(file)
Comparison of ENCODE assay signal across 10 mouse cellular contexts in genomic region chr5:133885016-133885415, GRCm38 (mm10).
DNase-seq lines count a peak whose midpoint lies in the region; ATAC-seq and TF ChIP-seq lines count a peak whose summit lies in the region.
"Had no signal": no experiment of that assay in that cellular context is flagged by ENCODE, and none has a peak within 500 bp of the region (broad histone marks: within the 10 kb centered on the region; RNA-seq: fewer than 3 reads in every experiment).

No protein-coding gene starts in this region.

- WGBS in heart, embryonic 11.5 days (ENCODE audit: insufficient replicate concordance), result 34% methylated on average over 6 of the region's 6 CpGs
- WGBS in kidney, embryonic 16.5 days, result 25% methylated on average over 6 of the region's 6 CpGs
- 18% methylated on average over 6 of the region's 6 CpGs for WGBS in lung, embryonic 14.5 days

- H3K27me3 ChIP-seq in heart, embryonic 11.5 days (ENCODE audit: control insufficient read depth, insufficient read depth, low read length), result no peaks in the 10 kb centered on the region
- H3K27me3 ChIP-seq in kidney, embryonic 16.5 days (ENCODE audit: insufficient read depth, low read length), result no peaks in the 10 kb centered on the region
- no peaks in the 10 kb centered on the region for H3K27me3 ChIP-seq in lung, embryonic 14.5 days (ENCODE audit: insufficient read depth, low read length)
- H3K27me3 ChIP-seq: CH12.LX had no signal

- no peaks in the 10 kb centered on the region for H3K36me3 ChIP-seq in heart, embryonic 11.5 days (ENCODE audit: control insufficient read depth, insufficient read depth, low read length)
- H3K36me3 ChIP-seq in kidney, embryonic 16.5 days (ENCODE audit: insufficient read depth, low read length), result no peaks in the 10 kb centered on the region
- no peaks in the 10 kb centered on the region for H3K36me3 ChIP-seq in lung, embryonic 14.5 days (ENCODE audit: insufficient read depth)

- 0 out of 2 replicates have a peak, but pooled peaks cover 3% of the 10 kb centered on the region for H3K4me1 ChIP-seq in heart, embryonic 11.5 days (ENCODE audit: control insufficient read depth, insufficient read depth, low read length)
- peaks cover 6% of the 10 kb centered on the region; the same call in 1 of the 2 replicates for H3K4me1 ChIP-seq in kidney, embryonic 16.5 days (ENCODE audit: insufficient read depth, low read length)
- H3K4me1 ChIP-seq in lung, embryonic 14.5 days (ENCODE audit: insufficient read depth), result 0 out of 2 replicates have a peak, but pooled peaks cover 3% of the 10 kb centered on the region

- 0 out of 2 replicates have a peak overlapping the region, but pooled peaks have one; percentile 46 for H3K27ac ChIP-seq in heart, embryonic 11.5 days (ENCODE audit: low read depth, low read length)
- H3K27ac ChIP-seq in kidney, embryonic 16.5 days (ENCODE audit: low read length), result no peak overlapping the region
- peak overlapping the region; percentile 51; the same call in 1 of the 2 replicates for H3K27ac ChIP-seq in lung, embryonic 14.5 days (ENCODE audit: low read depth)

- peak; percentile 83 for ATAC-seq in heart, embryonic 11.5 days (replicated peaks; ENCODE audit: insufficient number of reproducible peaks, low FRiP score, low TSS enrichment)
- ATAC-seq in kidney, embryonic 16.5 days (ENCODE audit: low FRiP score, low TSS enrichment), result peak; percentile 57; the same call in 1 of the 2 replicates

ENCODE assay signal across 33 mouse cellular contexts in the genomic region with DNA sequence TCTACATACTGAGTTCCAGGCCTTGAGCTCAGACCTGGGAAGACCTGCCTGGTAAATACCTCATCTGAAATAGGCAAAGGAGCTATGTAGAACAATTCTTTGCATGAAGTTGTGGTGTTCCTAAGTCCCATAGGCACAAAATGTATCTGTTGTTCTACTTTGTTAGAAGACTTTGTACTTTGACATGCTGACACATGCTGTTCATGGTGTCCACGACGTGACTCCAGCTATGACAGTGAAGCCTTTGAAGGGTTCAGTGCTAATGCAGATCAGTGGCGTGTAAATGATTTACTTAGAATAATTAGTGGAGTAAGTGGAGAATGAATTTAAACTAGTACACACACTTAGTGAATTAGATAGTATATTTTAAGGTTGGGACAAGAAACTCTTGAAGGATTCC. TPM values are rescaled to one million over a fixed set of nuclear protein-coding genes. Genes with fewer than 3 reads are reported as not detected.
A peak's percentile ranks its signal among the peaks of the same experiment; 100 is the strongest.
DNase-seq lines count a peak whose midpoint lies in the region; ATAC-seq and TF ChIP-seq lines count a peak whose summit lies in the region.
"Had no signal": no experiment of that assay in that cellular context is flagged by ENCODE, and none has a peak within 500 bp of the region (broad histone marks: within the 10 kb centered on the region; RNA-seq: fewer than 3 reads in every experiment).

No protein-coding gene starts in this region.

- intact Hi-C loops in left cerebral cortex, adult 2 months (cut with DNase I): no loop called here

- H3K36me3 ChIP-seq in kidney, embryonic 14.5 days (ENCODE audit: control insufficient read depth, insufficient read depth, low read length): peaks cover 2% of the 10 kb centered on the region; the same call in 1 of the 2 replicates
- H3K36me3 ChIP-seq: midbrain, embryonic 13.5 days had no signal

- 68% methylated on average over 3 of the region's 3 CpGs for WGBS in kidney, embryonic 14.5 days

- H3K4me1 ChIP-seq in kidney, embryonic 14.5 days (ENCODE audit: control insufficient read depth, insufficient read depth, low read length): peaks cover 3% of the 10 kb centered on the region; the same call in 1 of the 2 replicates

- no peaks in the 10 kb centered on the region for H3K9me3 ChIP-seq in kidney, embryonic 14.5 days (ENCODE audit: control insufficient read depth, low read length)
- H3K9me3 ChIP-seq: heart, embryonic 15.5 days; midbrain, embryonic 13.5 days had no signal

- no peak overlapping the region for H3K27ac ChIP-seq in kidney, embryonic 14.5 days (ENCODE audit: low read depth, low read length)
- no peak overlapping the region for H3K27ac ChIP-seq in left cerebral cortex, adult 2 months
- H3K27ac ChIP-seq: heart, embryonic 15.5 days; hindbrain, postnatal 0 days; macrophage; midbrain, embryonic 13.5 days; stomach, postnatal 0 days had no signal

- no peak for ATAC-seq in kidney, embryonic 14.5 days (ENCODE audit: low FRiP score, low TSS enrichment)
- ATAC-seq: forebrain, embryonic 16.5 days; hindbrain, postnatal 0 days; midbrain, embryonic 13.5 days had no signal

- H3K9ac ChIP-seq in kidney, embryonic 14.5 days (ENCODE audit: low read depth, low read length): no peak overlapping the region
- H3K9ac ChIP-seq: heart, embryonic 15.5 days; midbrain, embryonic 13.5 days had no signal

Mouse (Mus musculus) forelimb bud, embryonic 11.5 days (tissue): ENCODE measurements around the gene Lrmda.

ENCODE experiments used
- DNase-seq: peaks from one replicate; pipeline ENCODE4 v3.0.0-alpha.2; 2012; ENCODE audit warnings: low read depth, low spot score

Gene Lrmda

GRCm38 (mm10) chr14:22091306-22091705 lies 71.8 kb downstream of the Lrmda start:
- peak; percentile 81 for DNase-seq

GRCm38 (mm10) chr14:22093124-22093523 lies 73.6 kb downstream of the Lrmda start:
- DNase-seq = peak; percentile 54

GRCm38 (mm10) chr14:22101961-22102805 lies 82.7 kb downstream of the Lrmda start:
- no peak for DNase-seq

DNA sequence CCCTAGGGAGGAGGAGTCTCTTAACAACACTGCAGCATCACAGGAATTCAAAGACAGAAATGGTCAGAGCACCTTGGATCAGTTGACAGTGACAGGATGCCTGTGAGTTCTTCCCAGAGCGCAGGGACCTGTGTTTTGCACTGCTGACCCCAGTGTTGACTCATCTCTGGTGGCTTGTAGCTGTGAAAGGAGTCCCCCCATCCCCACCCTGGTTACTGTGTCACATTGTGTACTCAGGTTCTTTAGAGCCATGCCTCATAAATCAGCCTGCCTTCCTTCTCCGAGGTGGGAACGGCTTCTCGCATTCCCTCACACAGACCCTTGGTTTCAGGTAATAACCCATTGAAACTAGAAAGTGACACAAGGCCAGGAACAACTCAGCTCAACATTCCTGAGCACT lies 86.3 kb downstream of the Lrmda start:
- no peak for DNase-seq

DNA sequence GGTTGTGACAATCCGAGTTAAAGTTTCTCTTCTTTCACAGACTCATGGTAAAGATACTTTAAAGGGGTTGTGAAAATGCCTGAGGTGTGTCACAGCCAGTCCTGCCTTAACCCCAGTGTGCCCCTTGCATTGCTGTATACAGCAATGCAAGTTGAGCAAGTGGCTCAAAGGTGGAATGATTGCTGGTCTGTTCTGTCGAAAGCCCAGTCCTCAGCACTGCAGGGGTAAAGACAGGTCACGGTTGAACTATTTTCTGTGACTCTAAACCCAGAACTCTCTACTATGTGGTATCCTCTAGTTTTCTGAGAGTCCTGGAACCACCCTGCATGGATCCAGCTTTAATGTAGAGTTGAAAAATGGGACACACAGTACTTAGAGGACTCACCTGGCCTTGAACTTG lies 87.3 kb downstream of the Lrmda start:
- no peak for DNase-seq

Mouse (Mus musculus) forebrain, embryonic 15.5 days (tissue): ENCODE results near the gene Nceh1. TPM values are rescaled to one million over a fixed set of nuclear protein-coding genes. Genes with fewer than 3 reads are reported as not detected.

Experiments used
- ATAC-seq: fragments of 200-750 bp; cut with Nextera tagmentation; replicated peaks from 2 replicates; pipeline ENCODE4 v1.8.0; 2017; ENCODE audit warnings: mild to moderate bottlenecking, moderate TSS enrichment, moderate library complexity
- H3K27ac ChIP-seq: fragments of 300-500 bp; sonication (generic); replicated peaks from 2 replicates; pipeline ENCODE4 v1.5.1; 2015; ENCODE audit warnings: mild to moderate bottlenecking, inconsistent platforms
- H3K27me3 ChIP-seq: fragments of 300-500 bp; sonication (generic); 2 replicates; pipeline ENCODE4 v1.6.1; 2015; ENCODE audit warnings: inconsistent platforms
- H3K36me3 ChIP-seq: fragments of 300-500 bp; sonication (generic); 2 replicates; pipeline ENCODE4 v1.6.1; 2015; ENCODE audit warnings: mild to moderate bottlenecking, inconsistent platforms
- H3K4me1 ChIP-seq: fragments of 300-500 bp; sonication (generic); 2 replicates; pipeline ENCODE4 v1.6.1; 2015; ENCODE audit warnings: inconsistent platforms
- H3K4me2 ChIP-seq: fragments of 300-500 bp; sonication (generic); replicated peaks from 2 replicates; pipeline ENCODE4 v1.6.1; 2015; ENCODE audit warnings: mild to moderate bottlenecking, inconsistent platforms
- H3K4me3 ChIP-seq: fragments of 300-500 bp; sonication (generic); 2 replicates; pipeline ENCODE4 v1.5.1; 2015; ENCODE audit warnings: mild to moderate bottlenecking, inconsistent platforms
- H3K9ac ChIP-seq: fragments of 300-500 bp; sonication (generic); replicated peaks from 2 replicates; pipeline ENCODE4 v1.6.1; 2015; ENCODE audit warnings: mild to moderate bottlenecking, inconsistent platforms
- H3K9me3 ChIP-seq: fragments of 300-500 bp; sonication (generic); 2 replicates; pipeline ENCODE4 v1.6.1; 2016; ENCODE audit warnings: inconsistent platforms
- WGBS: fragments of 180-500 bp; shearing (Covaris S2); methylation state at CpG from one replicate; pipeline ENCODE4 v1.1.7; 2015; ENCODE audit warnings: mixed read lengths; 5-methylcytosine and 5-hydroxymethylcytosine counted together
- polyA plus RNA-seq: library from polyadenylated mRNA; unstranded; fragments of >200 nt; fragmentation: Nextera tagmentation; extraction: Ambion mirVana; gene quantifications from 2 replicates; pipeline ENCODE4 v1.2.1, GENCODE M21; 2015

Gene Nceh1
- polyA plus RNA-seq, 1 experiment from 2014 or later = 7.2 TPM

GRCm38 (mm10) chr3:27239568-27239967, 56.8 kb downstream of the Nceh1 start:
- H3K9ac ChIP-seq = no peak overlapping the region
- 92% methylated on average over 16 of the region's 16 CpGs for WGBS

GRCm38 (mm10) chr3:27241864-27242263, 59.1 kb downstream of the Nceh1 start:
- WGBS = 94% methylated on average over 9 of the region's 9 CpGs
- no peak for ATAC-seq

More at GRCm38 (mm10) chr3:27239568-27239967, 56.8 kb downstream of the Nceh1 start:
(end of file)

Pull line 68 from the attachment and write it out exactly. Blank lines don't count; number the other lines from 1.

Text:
- polyA plus RNA-seq: library from polyadenylated mRNA; unstranded; fragments of >200 nt; fragmentation: Nextera tagmentation; extraction: Ambion mirVana; gene quantifications from 2 replicates; pipeline ENCODE4 v1.2.1, GENCODE M21; 2015